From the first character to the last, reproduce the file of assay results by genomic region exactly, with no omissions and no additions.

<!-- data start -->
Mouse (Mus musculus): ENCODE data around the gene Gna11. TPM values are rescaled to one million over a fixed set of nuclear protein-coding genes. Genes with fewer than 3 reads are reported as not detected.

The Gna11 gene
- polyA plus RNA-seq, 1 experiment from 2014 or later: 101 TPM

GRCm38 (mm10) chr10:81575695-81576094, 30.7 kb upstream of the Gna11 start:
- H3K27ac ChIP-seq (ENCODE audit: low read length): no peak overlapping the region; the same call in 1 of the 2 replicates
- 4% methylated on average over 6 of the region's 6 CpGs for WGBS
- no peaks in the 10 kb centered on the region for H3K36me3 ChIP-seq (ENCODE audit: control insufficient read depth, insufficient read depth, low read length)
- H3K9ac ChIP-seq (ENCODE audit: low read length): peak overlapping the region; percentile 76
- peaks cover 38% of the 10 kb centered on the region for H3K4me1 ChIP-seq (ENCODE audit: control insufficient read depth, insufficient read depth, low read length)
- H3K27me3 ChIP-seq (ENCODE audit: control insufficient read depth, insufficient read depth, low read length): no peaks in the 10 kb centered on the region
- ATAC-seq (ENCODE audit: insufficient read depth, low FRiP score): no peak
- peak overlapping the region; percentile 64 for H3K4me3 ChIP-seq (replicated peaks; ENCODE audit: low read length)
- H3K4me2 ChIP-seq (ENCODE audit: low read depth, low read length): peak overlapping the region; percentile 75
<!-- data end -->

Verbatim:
Mouse (Mus musculus): ENCODE data around the gene Gna11. TPM values are rescaled to one million over a fixed set of nuclear protein-coding genes. Genes with fewer than 3 reads are reported as not detected.

The Gna11 gene
- polyA plus RNA-seq, 1 experiment from 2014 or later: 101 TPM

GRCm38 (mm10) chr10:81575695-81576094, 30.7 kb upstream of the Gna11 start:
- H3K27ac ChIP-seq (ENCODE audit: low read length): no peak overlapping the region; the same call in 1 of the 2 replicates
- 4% methylated on average over 6 of the region's 6 CpGs for WGBS
- no peaks in the 10 kb centered on the region for H3K36me3 ChIP-seq (ENCODE audit: control insufficient read depth, insufficient read depth, low read length)
- H3K9ac ChIP-seq (ENCODE audit: low read length): peak overlapping the region; percentile 76
- peaks cover 38% of the 10 kb centered on the region for H3K4me1 ChIP-seq (ENCODE audit: control insufficient read depth, insufficient read depth, low read length)
- H3K27me3 ChIP-seq (ENCODE audit: control insufficient read depth, insufficient read depth, low read length): no peaks in the 10 kb centered on the region
- ATAC-seq (ENCODE audit: insufficient read depth, low FRiP score): no peak
- peak overlapping the region; percentile 64 for H3K4me3 ChIP-seq (replicated peaks; ENCODE audit: low read length)
- H3K4me2 ChIP-seq (ENCODE audit: low read depth, low read length): peak overlapping the region; percentile 75